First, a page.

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As the Syria crisis enters its eighth year, Terre des Hommes supports children who have known nothing but conflict.

Ongoing violence in areas such as Ghouta makes a political solution to the crisis in Syria look increasingly unlikely. Most refugees currently live in neighbouring countries, where millions of children only know war and exile.

Destination Unknown member Terre des Hommes (TDH) has launched a new project to help 5,000 Syrian children and children from host communities, and will assist 41,000 people in total.

According to the United Nations High Commissioner for Refugees, more than 5.5 million people – including nearly 3 million children – have fled Syria since the crisis began in spring 2011. The difficulties of those travelling through Greece and along the Balkans route captured the world’s attention. But what of the vast majority of child refugees living in the countries bordering Syria?

Lebanon and Jordan currently host more than 1.6 million refugees. The children living there are left vulnerable by limited access to health care, education and housing. In Lebanon, seven in ten Syrian refugees live below the poverty line. In Jordan, this figure rises to nine in ten for refugees living outside refugee camps.

With no end in sight to the conflict, the future of these children is increasingly bleak. Many are forced out of school due to overcrowding, discrimination and violence. Some are made to work by parents experiencing financial problems. A lack of educational opportunities has led to an increase in child marriage and domestic violence.

Strengthening the ability of refugee children to handle their situation

Given the ongoing emergency situation, TDH is focusing on developing long-lasting solutions in Lebanon and Jordan. It is building resilience by helping refugees to adapt to their surroundings and rebuild their lives, but also improve the capacities of local authorities, organisations and communities to take children’s needs and rights into consideration.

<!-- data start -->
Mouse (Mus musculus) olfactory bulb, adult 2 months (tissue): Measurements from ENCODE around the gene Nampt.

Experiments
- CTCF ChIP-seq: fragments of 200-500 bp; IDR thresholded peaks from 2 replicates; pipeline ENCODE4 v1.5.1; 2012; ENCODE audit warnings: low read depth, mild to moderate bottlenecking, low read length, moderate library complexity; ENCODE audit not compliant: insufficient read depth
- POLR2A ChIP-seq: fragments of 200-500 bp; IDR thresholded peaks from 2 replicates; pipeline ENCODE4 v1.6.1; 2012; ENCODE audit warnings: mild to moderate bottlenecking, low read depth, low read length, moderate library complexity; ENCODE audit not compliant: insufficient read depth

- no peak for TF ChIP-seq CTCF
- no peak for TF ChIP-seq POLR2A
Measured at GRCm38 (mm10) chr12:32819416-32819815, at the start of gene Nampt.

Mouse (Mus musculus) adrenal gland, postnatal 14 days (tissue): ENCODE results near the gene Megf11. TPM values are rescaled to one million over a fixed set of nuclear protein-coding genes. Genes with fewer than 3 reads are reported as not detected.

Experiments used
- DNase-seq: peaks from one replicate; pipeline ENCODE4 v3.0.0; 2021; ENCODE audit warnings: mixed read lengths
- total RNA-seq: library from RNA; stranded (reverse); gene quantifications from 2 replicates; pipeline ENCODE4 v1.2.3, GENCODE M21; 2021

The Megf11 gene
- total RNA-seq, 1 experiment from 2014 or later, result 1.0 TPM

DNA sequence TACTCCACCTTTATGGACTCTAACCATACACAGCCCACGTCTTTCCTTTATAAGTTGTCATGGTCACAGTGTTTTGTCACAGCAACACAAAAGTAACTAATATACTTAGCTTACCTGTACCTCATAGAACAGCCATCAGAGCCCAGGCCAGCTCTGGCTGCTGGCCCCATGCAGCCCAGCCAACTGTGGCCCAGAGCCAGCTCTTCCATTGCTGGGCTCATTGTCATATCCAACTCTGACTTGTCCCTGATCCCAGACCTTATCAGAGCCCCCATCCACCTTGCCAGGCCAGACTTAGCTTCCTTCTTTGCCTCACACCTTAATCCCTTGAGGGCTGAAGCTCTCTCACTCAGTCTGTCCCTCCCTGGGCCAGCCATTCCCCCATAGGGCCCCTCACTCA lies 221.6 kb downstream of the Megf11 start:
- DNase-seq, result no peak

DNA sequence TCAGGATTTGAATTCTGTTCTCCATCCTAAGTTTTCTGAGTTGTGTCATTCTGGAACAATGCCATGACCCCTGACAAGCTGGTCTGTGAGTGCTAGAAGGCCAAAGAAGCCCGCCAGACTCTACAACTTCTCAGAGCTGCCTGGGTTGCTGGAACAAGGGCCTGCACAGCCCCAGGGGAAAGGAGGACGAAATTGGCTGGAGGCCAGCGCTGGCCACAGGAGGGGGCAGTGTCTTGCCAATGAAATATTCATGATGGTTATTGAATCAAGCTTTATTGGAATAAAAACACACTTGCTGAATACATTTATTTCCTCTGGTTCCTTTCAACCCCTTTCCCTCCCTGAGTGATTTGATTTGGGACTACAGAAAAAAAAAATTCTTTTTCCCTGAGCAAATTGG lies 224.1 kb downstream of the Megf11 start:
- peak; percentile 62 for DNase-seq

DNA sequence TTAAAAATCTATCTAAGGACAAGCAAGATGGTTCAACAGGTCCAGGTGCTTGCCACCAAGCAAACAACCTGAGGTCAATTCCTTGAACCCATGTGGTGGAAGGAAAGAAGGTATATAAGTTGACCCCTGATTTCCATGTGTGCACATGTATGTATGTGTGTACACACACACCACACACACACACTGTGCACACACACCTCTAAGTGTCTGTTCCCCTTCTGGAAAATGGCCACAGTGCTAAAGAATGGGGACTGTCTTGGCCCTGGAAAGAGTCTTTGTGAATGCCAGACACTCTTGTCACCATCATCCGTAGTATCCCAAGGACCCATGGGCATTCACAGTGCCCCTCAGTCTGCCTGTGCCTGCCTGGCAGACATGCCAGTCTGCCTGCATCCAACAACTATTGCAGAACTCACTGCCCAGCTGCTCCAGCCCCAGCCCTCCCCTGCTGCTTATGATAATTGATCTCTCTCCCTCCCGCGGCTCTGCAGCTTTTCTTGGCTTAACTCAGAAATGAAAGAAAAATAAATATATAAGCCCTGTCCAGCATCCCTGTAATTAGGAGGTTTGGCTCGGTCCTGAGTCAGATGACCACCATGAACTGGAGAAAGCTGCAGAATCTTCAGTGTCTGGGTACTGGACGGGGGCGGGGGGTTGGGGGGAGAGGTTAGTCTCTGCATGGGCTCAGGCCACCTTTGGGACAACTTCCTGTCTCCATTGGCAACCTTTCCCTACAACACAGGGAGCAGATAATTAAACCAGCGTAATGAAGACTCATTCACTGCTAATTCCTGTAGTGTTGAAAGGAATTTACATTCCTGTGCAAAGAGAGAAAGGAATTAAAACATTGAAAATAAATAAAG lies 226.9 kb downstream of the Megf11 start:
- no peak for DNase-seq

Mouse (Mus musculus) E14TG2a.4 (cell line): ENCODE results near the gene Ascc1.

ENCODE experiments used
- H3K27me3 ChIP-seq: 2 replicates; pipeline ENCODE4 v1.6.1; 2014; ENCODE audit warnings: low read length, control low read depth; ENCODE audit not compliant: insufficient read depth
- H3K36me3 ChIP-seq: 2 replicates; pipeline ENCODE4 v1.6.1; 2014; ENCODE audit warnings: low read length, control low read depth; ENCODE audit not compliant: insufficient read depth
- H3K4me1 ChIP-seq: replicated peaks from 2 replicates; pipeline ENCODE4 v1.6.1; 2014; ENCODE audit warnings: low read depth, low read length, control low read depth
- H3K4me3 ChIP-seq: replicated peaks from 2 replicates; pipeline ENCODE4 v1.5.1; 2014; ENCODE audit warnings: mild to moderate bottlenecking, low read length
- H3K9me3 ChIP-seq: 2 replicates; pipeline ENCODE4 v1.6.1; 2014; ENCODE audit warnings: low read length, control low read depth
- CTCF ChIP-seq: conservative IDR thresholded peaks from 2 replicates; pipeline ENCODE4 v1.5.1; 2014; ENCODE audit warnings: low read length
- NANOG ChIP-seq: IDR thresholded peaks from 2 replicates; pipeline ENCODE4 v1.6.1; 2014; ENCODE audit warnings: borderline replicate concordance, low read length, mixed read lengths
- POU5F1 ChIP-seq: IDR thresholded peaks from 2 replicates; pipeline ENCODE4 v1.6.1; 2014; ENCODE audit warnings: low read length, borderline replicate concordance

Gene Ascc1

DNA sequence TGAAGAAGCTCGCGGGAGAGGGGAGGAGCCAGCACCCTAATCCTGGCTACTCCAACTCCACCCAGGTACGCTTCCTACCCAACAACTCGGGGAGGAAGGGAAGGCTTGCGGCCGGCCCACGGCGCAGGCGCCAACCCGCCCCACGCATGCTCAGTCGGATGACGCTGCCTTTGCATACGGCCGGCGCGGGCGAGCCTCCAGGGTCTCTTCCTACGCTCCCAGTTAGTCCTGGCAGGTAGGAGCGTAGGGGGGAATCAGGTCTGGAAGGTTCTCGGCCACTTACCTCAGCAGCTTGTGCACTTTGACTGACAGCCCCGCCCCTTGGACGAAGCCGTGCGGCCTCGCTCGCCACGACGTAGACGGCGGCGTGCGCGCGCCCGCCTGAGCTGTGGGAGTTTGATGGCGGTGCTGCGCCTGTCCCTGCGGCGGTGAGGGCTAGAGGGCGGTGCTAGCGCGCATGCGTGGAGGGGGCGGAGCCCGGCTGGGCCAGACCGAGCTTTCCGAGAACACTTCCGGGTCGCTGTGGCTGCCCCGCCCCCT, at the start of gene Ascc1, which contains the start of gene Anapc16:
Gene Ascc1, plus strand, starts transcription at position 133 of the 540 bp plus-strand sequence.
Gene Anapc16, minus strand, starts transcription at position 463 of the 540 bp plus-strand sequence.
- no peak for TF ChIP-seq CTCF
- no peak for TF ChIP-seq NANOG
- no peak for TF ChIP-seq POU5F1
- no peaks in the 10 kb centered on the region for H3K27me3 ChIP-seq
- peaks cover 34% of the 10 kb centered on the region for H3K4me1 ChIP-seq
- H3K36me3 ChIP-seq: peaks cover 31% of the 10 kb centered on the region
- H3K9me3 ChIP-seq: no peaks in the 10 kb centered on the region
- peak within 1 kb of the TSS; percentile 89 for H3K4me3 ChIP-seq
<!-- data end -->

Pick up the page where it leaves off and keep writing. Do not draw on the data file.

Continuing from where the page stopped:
Building on existing operations in both countries, TDH is providing psychological and social support through non-formal education, recreational and sports activities. The project will also raise awareness among children and their families about how to prevent risks children may face, and strengthening the ability of local partners and communities to care for refugee children and their families.

Why new Global Compacts are so important for Syria’s children

The Destination Unknown campaign draws on the experience of its members’ work with children on the move to campaign for change in policy and legislation at local, national, regional and global levels. We are campaigning as part of the Initiative for Child Rights in the Global Compacts for new inter-governmental agreements – the Global Compact for Safe, Orderly and Regular Migration and the Global Compact on Refugees.

These compacts must be grounded on the rights of children as enshrined in the UN Convention on the Rights of the Child, and include provisions and targets for guaranteeing continuous protection for children moving within and across borders.

The Destination Unknown campaign is lobbying for the human rights of refugee and migrant children to be upheld and respected in these compacts, including children’s access to adequate accommodation, education, health and other services. Strong and effective ways to guarantee children are integrated into communities are also needed, with assistance given as soon as they arrive to allow both refugees and their new communities to positively adapt to change.

The global compacts will not be legally binding, and the commitments made only carried out in phases – meaning they will bring more change to refugee children’s lives in the longer term. But if governments commit to what the Initiative is calling for, these compacts could lead to a significant improvement in protection and care, and ensure the rights of all refugee children are respected – something those forced to flee Syria desperately need.

Pic: A Terre des Hommes project providing psychosocial support to children in Lebanon.

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